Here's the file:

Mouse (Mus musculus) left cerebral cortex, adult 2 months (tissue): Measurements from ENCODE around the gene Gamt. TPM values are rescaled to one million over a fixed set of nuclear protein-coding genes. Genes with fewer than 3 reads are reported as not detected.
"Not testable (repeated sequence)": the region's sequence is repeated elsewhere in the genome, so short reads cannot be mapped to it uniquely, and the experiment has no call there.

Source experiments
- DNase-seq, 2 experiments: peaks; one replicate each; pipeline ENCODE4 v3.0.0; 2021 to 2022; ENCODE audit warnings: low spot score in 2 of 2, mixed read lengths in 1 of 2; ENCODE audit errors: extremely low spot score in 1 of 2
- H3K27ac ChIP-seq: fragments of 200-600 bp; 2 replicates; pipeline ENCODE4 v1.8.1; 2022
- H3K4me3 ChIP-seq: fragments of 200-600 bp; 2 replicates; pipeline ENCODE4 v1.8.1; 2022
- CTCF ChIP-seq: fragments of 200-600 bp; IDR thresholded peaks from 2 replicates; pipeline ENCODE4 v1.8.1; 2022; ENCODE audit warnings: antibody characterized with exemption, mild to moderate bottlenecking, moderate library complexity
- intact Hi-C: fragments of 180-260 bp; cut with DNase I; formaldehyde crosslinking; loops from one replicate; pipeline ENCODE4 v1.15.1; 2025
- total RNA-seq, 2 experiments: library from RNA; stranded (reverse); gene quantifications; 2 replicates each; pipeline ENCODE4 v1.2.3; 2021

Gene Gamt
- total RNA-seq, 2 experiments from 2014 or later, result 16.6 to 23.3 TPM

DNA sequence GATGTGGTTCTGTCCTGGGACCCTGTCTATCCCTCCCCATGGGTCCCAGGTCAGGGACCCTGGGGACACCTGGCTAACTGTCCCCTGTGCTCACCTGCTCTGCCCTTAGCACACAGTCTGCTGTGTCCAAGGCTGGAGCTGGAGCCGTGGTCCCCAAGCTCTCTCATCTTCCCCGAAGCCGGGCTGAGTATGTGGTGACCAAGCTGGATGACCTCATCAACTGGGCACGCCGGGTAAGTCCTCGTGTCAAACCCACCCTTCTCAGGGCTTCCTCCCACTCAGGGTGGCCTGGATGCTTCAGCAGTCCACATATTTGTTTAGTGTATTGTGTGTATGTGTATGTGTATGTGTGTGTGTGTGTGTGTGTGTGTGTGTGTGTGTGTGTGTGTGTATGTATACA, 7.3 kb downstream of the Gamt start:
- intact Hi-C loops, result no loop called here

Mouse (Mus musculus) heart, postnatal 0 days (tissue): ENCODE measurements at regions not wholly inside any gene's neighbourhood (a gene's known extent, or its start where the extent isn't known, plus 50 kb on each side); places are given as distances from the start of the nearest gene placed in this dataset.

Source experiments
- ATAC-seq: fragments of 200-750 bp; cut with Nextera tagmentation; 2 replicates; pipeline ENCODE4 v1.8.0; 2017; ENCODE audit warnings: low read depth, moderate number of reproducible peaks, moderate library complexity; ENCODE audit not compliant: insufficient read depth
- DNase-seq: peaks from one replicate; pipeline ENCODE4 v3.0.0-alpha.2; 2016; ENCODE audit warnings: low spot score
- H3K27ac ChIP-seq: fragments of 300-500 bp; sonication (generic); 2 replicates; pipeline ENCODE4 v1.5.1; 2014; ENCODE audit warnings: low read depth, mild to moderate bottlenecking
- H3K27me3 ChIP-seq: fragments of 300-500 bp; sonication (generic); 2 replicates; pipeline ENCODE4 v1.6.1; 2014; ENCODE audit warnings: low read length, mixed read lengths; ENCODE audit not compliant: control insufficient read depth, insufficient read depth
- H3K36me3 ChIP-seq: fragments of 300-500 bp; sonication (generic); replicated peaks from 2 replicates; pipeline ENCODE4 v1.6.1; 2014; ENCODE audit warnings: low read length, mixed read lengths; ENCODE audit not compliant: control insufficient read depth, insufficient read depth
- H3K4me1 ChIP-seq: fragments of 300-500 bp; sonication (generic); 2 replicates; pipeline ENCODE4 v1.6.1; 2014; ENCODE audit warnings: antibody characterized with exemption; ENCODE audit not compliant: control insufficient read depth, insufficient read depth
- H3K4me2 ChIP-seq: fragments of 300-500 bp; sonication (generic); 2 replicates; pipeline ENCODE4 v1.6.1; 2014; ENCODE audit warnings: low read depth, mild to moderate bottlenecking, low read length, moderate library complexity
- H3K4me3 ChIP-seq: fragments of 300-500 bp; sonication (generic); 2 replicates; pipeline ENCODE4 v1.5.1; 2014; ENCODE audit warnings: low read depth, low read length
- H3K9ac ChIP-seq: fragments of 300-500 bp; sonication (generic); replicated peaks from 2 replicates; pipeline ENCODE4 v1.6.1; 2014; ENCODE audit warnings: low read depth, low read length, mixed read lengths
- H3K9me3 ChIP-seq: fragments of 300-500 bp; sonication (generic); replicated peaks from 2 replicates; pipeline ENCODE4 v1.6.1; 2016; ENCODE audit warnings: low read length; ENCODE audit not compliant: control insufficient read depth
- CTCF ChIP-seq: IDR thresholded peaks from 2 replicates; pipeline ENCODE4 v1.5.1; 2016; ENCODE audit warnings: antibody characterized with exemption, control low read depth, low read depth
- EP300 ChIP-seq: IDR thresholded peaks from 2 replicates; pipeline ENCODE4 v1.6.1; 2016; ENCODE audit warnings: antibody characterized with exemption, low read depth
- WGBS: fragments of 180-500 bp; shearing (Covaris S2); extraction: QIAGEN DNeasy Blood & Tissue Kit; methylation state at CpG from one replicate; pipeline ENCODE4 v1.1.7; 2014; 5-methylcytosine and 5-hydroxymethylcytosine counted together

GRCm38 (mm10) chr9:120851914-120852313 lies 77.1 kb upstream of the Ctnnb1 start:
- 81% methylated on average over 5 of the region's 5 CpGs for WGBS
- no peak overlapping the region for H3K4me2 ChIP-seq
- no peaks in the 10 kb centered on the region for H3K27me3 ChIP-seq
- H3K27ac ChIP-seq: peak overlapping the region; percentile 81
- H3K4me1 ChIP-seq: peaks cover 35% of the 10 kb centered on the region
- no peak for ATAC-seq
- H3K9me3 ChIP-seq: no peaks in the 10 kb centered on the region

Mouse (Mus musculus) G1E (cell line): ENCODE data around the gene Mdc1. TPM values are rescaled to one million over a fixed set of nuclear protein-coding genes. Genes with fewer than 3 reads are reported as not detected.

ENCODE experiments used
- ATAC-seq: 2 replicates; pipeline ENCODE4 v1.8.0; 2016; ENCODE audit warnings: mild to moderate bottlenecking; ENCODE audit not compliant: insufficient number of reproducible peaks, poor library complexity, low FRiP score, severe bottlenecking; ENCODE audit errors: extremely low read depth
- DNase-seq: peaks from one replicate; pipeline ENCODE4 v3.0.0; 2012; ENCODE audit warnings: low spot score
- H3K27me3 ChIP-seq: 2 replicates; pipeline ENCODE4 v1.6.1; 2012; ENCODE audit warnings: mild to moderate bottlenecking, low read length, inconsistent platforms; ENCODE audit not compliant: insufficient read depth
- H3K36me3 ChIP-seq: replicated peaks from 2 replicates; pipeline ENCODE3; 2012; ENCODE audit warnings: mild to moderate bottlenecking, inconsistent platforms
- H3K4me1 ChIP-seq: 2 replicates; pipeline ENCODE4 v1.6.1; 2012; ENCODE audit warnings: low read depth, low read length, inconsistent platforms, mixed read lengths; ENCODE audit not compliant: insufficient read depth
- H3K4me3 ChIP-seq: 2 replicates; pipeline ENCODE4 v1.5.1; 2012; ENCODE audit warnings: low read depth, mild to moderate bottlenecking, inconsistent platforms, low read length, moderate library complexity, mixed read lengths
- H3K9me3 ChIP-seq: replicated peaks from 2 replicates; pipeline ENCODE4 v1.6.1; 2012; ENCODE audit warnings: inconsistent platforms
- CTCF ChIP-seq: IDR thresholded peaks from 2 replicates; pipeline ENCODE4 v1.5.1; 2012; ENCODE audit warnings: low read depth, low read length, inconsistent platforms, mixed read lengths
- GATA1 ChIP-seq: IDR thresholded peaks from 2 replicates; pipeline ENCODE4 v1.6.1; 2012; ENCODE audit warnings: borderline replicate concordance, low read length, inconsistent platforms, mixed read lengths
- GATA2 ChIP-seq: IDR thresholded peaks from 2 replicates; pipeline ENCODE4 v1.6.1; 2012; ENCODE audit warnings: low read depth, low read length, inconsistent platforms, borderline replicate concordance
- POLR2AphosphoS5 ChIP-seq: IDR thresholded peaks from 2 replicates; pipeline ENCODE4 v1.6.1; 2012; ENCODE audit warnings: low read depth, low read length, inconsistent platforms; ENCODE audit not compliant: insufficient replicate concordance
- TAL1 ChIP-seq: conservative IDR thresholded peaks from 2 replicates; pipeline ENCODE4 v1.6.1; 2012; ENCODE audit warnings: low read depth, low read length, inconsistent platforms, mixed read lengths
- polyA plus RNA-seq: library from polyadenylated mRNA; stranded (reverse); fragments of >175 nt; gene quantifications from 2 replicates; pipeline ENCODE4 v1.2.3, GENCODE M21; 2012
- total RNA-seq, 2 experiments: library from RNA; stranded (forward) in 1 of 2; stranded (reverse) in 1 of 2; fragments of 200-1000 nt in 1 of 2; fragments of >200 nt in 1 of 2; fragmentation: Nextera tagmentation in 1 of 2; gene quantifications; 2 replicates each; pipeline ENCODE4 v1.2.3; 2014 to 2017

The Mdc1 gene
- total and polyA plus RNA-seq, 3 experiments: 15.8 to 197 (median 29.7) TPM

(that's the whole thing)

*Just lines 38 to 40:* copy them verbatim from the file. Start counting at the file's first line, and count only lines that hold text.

ENCODE experiments used
- ATAC-seq: 2 replicates; pipeline ENCODE4 v1.8.0; 2016; ENCODE audit warnings: mild to moderate bottlenecking; ENCODE audit not compliant: insufficient number of reproducible peaks, poor library complexity, low FRiP score, severe bottlenecking; ENCODE audit errors: extremely low read depth
- DNase-seq: peaks from one replicate; pipeline ENCODE4 v3.0.0; 2012; ENCODE audit warnings: low spot score